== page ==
Judgment Day: May 21, 2011

Earthquakes in Maine?


1 Comment »

  1. LOL Boy, what a crazy day! I was sitting at my desk in the basement office with my feet perched on the wheel base of an office chair. The sensation I felt – not being firmly planted – was one of being twirled around as if on a stick. I translated it as some sort of goofy dizziness and hoped I wasn’t developing vertigo. I kept working.

    JC and CH interrupted me pretty quickly to ask what I thought about what just happened and the light bulb just went on a I said did we just have an earthquake? You see, I had been working in a basement office back in the 80s when we had the last earthquake in the Pittsburgh area. Same sensation. Crazy. I posted a “did we just have an earthquake?” on Ligonier Living and went back to work.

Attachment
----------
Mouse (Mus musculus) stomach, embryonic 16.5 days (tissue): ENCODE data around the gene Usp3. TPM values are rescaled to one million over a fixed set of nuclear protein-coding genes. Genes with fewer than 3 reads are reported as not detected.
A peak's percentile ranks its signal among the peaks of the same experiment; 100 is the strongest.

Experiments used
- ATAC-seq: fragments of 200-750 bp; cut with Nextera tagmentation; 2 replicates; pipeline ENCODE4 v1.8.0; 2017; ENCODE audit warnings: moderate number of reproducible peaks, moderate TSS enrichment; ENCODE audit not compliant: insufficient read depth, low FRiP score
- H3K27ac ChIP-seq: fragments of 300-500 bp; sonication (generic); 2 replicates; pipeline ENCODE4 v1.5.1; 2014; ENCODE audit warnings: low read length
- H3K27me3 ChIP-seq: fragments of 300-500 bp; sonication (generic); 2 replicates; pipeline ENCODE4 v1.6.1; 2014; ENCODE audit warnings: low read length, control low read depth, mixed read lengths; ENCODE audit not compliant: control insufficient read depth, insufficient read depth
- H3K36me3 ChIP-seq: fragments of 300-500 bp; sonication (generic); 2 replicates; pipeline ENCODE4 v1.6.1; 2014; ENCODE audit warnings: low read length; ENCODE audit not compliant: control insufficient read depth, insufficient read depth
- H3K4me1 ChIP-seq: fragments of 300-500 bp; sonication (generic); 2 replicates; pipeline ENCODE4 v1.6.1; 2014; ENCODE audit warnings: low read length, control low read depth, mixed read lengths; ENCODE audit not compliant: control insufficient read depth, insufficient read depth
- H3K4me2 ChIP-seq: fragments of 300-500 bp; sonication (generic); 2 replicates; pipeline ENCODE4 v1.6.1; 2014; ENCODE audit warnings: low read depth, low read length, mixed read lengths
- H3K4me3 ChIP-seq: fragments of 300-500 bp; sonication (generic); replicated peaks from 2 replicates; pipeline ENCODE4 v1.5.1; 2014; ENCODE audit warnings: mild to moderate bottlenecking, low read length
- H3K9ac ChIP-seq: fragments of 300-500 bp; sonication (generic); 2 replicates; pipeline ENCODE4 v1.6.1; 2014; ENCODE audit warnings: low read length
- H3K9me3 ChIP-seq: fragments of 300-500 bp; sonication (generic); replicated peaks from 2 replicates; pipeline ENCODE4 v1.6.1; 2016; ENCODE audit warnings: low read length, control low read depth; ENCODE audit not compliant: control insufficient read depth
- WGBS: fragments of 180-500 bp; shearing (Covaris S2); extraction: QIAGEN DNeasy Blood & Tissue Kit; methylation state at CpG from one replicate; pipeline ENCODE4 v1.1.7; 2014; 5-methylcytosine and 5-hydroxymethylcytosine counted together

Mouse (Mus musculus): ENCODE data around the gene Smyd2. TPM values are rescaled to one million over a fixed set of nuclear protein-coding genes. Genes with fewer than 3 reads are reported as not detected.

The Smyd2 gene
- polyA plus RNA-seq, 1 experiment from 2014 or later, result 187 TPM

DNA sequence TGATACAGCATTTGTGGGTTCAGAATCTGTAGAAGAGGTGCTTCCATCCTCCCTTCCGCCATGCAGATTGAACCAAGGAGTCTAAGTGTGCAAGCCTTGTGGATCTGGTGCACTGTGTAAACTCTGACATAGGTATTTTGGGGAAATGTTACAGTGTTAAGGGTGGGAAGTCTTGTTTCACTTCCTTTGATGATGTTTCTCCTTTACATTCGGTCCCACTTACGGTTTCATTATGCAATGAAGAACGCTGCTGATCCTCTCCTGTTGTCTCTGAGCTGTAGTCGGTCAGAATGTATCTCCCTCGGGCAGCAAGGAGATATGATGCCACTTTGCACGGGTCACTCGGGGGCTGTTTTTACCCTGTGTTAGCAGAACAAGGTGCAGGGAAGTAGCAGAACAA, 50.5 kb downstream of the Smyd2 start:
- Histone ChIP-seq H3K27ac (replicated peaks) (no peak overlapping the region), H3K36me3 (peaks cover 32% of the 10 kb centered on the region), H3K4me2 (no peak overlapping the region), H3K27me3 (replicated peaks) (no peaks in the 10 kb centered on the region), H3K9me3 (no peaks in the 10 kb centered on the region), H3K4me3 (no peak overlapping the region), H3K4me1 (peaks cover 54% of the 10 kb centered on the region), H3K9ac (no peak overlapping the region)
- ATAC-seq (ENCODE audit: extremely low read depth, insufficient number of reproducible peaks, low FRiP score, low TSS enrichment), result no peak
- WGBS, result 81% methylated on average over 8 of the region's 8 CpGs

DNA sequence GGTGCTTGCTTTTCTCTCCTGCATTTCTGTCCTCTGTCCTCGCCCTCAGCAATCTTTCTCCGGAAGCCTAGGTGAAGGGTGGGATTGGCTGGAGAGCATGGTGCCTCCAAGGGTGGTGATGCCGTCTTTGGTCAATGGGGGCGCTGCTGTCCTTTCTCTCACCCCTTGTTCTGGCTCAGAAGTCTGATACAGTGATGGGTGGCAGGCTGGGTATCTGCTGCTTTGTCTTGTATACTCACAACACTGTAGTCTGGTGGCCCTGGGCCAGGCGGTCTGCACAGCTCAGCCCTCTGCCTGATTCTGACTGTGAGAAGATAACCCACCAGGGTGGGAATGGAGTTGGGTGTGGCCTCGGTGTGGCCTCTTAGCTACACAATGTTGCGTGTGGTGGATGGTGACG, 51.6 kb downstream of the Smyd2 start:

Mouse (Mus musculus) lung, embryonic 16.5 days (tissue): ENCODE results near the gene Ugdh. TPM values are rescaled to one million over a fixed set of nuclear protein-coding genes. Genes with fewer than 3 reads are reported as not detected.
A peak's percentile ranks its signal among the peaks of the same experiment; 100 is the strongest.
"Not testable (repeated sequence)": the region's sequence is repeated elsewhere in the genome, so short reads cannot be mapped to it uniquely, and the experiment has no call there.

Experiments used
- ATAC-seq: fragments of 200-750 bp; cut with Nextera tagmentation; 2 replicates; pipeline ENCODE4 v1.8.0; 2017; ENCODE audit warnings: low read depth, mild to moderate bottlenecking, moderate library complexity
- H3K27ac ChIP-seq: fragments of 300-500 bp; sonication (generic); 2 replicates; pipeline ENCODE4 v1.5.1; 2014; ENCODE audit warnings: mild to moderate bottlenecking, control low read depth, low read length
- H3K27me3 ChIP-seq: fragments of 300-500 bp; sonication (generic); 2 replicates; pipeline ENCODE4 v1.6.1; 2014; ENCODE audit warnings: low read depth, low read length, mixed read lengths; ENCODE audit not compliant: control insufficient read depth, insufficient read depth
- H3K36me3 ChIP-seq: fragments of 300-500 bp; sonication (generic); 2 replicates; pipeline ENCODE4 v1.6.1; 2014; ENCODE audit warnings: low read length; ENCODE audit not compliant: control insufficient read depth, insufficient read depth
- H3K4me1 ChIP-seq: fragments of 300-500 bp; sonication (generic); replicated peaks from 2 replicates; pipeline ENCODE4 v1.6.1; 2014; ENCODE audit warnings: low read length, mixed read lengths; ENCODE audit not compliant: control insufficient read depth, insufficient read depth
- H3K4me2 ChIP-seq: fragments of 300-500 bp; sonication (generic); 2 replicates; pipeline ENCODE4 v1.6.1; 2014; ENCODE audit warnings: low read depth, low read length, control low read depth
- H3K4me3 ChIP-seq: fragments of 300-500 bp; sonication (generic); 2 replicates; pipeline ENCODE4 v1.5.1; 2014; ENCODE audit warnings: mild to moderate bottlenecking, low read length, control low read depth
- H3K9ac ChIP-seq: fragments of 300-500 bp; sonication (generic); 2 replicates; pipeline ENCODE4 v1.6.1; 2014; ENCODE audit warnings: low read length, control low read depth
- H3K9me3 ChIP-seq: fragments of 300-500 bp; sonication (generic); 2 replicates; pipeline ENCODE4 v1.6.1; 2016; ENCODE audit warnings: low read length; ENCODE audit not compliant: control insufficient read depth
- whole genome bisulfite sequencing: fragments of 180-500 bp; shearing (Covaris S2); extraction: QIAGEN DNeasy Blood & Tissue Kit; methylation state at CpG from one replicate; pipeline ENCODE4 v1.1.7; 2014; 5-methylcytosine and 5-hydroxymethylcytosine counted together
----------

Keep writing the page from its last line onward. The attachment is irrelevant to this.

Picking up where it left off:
Then my mother called laughing. Through the laughter I could hear my sister saying “Mother, hurry up, we have to get going.” My mother was laughing saying that my sister was over-reacting but they were on the way to my house. What? Okay.

    I thought about it a minute then I thought I ought to call back and get a better picture of what was going on. I called back and this time my mother was clearly distressed. Their building was being evacuated. My mother isn’t well. She and my sister live in a highrise in downtown Pittsburgh. An evacuation – especially if stairs are off-limits – would be terrible for her. All I could get from her was that the buildings all around them were being evacuated. She wouldn’t leave without her animals – a dog and cat – and I said don’t worry, just get going and I’ll see you when you get here.